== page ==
Using a small (1.5" diameter plastic bottle about 6" tall) bottle for the shape, I wrapped it in foil (double layer of heavy duty aluminum foil), set it in a large enough can, filled the can (around the shape) with sand and removed the plastic bottle to create my mold. So far so good…

The two-burner propane camp stove was set up outside and a used, heavy-duty pot (from Good Will) was large enough to hold one of the 13.5 lb. pigs of lead. So far so good…


And then things didn't go so well… An hour of heating did nothing… heck, the pig was barely warm to the touch… I turned off the stove to think about this…

Back at it, I relit the stove, turned the heat on Full-Blast HIGH… and waited… 20 minutes later - nothing. I cut a small chunk off another pig and put it in the pot - and watched it melt within seconds! I started thinking about cutting the pigs into small pieces to facilitate melting when I realized the lead in the pot was just about completely molten… 35 minutes of Full-Blast HIGH heat did the trick (why didn't I think of that sooner?).

After spooning a few bits and pieces of non-lead debris from the surface, I poured the lead into my mold. All went well… All I had to do was wait for the lead to cool which it eventually did… Pulling the mold from the sand and unwrapping (what I could) the foil left me with this:


It is an incredibly rough casting which weighs about 3 lb. It is about the right size but much too rough to work into a final, usable lead-line. The really nice characteristic of lead? It can be remelted and recast. I will work on my foil wrapping and mold making.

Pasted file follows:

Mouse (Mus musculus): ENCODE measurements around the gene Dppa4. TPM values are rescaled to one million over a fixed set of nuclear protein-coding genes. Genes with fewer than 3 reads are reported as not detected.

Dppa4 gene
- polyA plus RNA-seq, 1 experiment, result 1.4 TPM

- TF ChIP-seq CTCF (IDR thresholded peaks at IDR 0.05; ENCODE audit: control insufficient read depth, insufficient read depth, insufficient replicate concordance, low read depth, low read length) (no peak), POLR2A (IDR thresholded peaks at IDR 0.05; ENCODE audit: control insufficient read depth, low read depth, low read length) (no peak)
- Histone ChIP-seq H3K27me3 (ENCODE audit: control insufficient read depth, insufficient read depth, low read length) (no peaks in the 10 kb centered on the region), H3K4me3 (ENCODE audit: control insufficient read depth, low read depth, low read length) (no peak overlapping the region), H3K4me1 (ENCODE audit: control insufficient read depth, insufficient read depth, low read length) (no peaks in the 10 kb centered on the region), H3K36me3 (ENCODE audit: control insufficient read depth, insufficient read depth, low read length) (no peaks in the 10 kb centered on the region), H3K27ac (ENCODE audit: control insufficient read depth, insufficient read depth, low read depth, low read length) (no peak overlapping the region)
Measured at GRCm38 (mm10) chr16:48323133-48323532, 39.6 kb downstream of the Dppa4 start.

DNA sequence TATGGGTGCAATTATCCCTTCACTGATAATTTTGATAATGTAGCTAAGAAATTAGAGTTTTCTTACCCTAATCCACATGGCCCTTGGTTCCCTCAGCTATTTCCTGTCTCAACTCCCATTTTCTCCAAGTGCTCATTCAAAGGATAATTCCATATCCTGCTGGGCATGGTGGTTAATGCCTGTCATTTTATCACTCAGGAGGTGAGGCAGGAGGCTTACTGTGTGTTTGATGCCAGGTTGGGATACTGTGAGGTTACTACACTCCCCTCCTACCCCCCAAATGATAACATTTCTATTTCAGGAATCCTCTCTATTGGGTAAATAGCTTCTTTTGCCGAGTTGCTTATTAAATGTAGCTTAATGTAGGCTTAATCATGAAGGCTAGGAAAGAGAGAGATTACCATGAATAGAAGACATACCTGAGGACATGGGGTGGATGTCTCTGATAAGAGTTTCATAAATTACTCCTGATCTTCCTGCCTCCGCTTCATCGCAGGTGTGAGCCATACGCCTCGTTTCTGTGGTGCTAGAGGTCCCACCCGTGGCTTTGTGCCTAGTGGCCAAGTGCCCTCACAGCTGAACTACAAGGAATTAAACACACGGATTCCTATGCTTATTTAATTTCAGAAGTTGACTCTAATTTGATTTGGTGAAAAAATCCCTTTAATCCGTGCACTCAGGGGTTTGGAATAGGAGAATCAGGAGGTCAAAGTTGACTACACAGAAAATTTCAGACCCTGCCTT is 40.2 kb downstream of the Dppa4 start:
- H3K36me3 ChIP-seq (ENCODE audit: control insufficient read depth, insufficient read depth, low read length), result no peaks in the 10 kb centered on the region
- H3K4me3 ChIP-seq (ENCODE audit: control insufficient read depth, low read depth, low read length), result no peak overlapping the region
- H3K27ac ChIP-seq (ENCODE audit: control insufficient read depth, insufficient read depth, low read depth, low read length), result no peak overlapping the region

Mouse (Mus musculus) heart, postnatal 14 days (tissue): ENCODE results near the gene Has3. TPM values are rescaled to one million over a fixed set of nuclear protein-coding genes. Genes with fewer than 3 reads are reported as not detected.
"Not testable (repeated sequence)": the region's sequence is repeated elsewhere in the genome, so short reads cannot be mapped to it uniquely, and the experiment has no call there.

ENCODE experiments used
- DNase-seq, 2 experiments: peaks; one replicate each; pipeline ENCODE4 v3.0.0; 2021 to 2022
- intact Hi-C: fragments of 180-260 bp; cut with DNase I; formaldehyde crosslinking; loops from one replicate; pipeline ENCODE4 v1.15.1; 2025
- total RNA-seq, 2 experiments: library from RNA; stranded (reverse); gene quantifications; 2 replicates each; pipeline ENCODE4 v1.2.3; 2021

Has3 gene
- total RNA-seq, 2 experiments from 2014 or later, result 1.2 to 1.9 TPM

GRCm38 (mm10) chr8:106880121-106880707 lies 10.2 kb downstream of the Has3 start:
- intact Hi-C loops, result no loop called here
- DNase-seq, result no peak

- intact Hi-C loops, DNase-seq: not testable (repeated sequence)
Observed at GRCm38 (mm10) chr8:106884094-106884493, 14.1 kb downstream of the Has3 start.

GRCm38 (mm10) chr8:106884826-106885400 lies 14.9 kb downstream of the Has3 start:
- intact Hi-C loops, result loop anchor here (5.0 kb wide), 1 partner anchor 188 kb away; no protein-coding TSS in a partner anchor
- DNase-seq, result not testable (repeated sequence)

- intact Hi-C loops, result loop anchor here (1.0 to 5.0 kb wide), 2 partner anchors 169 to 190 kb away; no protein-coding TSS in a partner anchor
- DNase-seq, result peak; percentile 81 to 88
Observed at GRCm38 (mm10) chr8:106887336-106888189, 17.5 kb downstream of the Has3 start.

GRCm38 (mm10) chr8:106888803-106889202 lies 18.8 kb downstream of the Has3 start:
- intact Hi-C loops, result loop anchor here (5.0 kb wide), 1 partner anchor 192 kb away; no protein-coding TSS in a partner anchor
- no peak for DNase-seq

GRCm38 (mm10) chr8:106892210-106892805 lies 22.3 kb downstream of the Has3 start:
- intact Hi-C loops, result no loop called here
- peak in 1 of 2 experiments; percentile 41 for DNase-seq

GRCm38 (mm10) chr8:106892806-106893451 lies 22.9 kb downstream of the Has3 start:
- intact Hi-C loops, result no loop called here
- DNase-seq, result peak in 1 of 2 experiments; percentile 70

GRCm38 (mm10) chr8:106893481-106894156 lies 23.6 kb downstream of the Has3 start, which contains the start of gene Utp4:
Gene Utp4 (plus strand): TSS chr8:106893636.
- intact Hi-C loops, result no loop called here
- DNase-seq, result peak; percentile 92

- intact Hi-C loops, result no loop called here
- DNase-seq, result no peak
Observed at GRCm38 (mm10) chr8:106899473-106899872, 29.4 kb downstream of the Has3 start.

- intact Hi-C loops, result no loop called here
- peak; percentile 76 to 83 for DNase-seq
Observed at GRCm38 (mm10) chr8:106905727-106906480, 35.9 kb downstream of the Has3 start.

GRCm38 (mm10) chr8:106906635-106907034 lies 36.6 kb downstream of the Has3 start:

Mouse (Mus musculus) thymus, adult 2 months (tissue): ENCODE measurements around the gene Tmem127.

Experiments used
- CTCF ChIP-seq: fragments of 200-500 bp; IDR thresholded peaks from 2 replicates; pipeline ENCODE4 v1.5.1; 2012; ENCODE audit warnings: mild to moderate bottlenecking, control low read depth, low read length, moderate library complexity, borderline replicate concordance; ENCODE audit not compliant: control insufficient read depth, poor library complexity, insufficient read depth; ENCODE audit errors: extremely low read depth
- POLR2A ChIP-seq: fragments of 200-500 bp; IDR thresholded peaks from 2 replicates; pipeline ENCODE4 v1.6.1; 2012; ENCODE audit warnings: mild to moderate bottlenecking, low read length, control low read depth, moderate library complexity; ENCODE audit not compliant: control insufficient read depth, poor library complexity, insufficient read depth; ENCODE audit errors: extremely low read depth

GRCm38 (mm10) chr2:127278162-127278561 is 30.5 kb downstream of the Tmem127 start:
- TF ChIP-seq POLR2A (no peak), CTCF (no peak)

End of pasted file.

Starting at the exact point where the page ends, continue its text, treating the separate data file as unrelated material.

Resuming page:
It is fun experimenting like this with a simple project (easy shape and not too much lead involved) to learn what I need to learn to cast the CB and spar weights - and a lead-line).

Sunday, September 23, 2012

Planking - The Easy Ones (Updated with photos)

According to the written instructions accompanying the Pathfinder plans, the first two partial planks are "the easy ones." If that's the case, I may be in for a long-term project planking the boat. These planks have not been particularly easy for me. Now, a huge part of that is the learning curve - figuring out the process: bevels on the stringers and planks. Also, figuring out the apparent discrepancies between the drawings and the written instructions was interesting.

On the other hand, I think their short length may be what makes these the "easy planks." Subsequent planking should actually become easier to fit despite their longer lengths. Of course the "easy ones" characterization just may be John Welsford's sense of humor shining through.

Here is Gardens ready for planking…



Port side:


Starboard side: